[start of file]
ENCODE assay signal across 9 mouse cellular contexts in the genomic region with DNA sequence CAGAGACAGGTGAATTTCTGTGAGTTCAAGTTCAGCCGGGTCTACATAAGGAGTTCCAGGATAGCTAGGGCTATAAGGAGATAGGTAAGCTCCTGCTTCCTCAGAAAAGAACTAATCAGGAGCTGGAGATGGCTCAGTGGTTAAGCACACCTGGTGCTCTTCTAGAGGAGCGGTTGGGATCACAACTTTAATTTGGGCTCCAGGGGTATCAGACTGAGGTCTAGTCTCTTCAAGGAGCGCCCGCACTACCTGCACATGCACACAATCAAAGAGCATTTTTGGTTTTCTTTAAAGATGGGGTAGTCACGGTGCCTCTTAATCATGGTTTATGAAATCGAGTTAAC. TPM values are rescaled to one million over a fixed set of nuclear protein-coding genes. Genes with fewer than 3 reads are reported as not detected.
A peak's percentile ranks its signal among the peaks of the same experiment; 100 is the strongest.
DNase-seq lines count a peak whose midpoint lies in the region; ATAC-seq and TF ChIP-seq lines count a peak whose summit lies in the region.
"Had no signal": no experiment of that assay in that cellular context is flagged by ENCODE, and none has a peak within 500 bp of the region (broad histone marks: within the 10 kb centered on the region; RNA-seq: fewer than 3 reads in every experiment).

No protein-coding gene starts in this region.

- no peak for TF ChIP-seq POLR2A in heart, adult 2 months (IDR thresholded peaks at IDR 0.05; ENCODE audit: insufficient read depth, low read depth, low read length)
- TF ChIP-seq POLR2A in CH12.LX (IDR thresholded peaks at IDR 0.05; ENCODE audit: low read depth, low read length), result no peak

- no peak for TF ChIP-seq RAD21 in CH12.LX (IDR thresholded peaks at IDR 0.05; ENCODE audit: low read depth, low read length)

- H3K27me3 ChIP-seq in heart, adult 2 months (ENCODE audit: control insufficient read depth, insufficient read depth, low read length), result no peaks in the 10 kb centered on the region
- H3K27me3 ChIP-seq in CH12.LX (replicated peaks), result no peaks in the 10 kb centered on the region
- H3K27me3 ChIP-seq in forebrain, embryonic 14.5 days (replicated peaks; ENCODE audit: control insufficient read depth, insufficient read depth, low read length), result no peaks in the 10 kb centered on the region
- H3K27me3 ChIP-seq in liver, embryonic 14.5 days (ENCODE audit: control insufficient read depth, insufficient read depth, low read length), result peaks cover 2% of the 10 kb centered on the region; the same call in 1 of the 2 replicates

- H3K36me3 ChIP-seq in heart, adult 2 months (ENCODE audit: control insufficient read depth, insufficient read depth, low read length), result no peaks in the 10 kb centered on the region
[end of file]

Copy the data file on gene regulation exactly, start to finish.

ENCODE assay signal across 9 mouse cellular contexts in the genomic region with DNA sequence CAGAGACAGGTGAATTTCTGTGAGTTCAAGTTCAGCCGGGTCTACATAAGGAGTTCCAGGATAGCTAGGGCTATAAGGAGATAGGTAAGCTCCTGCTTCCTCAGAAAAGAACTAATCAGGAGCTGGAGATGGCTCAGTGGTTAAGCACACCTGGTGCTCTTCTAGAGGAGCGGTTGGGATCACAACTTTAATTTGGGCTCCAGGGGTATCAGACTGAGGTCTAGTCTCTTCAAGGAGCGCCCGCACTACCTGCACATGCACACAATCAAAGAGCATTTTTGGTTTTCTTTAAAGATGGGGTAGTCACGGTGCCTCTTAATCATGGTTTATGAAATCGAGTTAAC. TPM values are rescaled to one million over a fixed set of nuclear protein-coding genes. Genes with fewer than 3 reads are reported as not detected.
A peak's percentile ranks its signal among the peaks of the same experiment; 100 is the strongest.
DNase-seq lines count a peak whose midpoint lies in the region; ATAC-seq and TF ChIP-seq lines count a peak whose summit lies in the region.
"Had no signal": no experiment of that assay in that cellular context is flagged by ENCODE, and none has a peak within 500 bp of the region (broad histone marks: within the 10 kb centered on the region; RNA-seq: fewer than 3 reads in every experiment).

No protein-coding gene starts in this region.

- no peak for TF ChIP-seq POLR2A in heart, adult 2 months (IDR thresholded peaks at IDR 0.05; ENCODE audit: insufficient read depth, low read depth, low read length)
- TF ChIP-seq POLR2A in CH12.LX (IDR thresholded peaks at IDR 0.05; ENCODE audit: low read depth, low read length), result no peak

- no peak for TF ChIP-seq RAD21 in CH12.LX (IDR thresholded peaks at IDR 0.05; ENCODE audit: low read depth, low read length)

- H3K27me3 ChIP-seq in heart, adult 2 months (ENCODE audit: control insufficient read depth, insufficient read depth, low read length), result no peaks in the 10 kb centered on the region
- H3K27me3 ChIP-seq in CH12.LX (replicated peaks), result no peaks in the 10 kb centered on the region
- H3K27me3 ChIP-seq in forebrain, embryonic 14.5 days (replicated peaks; ENCODE audit: control insufficient read depth, insufficient read depth, low read length), result no peaks in the 10 kb centered on the region
- H3K27me3 ChIP-seq in liver, embryonic 14.5 days (ENCODE audit: control insufficient read depth, insufficient read depth, low read length), result peaks cover 2% of the 10 kb centered on the region; the same call in 1 of the 2 replicates

- H3K36me3 ChIP-seq in heart, adult 2 months (ENCODE audit: control insufficient read depth, insufficient read depth, low read length), result no peaks in the 10 kb centered on the region